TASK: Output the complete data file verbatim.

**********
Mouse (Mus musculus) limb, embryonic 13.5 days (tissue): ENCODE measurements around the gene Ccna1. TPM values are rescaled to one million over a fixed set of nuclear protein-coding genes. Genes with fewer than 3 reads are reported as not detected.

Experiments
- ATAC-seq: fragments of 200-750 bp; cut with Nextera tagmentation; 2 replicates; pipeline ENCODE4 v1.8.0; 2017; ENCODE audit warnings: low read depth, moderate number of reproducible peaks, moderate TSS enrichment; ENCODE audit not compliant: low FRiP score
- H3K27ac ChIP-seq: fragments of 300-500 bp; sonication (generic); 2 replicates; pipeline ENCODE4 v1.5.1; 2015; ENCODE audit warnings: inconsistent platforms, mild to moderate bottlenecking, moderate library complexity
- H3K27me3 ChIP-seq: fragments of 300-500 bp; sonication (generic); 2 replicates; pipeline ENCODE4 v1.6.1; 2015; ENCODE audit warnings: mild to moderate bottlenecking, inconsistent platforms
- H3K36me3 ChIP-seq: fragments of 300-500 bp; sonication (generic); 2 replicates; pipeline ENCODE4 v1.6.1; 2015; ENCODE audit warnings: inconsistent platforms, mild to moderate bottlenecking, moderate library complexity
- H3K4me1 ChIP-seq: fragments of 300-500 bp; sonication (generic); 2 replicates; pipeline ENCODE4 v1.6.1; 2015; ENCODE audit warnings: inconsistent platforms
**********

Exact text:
Mouse (Mus musculus) limb, embryonic 13.5 days (tissue): ENCODE measurements around the gene Ccna1. TPM values are rescaled to one million over a fixed set of nuclear protein-coding genes. Genes with fewer than 3 reads are reported as not detected.

Experiments
- ATAC-seq: fragments of 200-750 bp; cut with Nextera tagmentation; 2 replicates; pipeline ENCODE4 v1.8.0; 2017; ENCODE audit warnings: low read depth, moderate number of reproducible peaks, moderate TSS enrichment; ENCODE audit not compliant: low FRiP score
- H3K27ac ChIP-seq: fragments of 300-500 bp; sonication (generic); 2 replicates; pipeline ENCODE4 v1.5.1; 2015; ENCODE audit warnings: inconsistent platforms, mild to moderate bottlenecking, moderate library complexity
- H3K27me3 ChIP-seq: fragments of 300-500 bp; sonication (generic); 2 replicates; pipeline ENCODE4 v1.6.1; 2015; ENCODE audit warnings: mild to moderate bottlenecking, inconsistent platforms
- H3K36me3 ChIP-seq: fragments of 300-500 bp; sonication (generic); 2 replicates; pipeline ENCODE4 v1.6.1; 2015; ENCODE audit warnings: inconsistent platforms, mild to moderate bottlenecking, moderate library complexity
- H3K4me1 ChIP-seq: fragments of 300-500 bp; sonication (generic); 2 replicates; pipeline ENCODE4 v1.6.1; 2015; ENCODE audit warnings: inconsistent platforms